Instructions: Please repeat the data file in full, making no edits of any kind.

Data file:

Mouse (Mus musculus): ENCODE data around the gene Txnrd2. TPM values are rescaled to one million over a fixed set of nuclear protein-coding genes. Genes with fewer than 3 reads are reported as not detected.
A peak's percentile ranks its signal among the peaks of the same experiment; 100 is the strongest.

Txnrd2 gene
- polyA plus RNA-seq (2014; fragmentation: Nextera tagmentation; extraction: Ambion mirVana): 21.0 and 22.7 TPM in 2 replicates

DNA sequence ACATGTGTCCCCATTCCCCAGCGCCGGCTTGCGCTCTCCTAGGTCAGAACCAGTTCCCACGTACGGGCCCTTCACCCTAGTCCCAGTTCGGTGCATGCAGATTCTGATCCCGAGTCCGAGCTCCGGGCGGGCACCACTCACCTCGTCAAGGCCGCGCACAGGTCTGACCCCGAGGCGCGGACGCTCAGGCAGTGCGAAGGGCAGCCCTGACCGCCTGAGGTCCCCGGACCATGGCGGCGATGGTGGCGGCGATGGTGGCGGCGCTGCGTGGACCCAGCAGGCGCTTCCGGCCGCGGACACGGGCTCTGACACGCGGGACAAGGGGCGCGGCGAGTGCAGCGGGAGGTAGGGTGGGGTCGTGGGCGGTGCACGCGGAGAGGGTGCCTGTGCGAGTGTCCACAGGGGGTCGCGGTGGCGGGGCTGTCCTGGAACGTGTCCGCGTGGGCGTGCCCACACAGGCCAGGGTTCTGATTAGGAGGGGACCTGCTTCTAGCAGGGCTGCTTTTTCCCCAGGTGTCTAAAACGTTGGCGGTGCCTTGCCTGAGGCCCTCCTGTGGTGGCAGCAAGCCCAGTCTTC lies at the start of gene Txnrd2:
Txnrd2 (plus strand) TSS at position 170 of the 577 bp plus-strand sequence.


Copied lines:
Mouse (Mus musculus): ENCODE data around the gene Txnrd2. TPM values are rescaled to one million over a fixed set of nuclear protein-coding genes. Genes with fewer than 3 reads are reported as not detected.
A peak's percentile ranks its signal among the peaks of the same experiment; 100 is the strongest.

Txnrd2 gene
- polyA plus RNA-seq (2014; fragmentation: Nextera tagmentation; extraction: Ambion mirVana): 21.0 and 22.7 TPM in 2 replicates

DNA sequence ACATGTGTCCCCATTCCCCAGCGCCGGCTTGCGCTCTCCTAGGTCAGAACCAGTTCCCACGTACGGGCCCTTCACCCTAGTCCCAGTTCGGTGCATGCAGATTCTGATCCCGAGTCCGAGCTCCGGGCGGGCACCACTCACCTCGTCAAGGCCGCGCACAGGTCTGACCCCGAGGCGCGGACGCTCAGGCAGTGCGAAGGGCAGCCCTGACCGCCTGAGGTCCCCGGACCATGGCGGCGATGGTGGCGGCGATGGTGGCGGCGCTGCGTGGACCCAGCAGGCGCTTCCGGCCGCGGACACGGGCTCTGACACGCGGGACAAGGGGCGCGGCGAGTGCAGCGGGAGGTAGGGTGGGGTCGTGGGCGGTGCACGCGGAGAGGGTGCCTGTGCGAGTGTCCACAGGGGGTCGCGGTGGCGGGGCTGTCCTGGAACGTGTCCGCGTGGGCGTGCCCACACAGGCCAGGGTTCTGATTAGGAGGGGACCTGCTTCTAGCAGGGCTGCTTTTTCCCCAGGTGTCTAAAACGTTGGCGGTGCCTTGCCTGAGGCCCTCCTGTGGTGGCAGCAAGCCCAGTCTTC lies at the start of gene Txnrd2:
Txnrd2 (plus strand) TSS at position 170 of the 577 bp plus-strand sequence.